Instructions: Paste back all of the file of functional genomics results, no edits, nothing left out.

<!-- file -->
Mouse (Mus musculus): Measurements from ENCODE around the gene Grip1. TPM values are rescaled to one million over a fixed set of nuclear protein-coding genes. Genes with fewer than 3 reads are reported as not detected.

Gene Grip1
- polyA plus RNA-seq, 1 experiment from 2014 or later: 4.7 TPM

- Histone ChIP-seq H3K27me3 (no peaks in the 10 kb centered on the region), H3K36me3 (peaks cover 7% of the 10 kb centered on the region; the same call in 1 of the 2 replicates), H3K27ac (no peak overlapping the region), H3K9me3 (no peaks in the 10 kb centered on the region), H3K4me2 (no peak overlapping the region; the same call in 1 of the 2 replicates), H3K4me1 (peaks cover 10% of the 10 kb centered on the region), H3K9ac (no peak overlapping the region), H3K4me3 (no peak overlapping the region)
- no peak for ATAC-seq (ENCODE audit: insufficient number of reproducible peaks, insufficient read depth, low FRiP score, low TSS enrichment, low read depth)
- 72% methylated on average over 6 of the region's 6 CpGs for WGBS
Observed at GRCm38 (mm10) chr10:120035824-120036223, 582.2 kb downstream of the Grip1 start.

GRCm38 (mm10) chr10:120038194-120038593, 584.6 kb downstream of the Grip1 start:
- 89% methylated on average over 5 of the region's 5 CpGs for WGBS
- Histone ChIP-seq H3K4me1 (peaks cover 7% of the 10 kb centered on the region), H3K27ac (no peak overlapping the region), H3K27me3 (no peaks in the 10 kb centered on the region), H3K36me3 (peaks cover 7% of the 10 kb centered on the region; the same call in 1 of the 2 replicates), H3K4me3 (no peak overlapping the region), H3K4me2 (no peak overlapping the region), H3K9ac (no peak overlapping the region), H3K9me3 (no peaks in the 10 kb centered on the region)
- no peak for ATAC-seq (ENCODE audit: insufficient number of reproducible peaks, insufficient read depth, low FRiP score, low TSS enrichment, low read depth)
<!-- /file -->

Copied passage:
Mouse (Mus musculus): Measurements from ENCODE around the gene Grip1. TPM values are rescaled to one million over a fixed set of nuclear protein-coding genes. Genes with fewer than 3 reads are reported as not detected.

Gene Grip1
- polyA plus RNA-seq, 1 experiment from 2014 or later: 4.7 TPM

- Histone ChIP-seq H3K27me3 (no peaks in the 10 kb centered on the region), H3K36me3 (peaks cover 7% of the 10 kb centered on the region; the same call in 1 of the 2 replicates), H3K27ac (no peak overlapping the region), H3K9me3 (no peaks in the 10 kb centered on the region), H3K4me2 (no peak overlapping the region; the same call in 1 of the 2 replicates), H3K4me1 (peaks cover 10% of the 10 kb centered on the region), H3K9ac (no peak overlapping the region), H3K4me3 (no peak overlapping the region)
- no peak for ATAC-seq (ENCODE audit: insufficient number of reproducible peaks, insufficient read depth, low FRiP score, low TSS enrichment, low read depth)
- 72% methylated on average over 6 of the region's 6 CpGs for WGBS
Observed at GRCm38 (mm10) chr10:120035824-120036223, 582.2 kb downstream of the Grip1 start.

GRCm38 (mm10) chr10:120038194-120038593, 584.6 kb downstream of the Grip1 start:
- 89% methylated on average over 5 of the region's 5 CpGs for WGBS
- Histone ChIP-seq H3K4me1 (peaks cover 7% of the 10 kb centered on the region), H3K27ac (no peak overlapping the region), H3K27me3 (no peaks in the 10 kb centered on the region), H3K36me3 (peaks cover 7% of the 10 kb centered on the region; the same call in 1 of the 2 replicates), H3K4me3 (no peak overlapping the region), H3K4me2 (no peak overlapping the region), H3K9ac (no peak overlapping the region), H3K9me3 (no peaks in the 10 kb centered on the region)
- no peak for ATAC-seq (ENCODE audit: insufficient number of reproducible peaks, insufficient read depth, low FRiP score, low TSS enrichment, low read depth)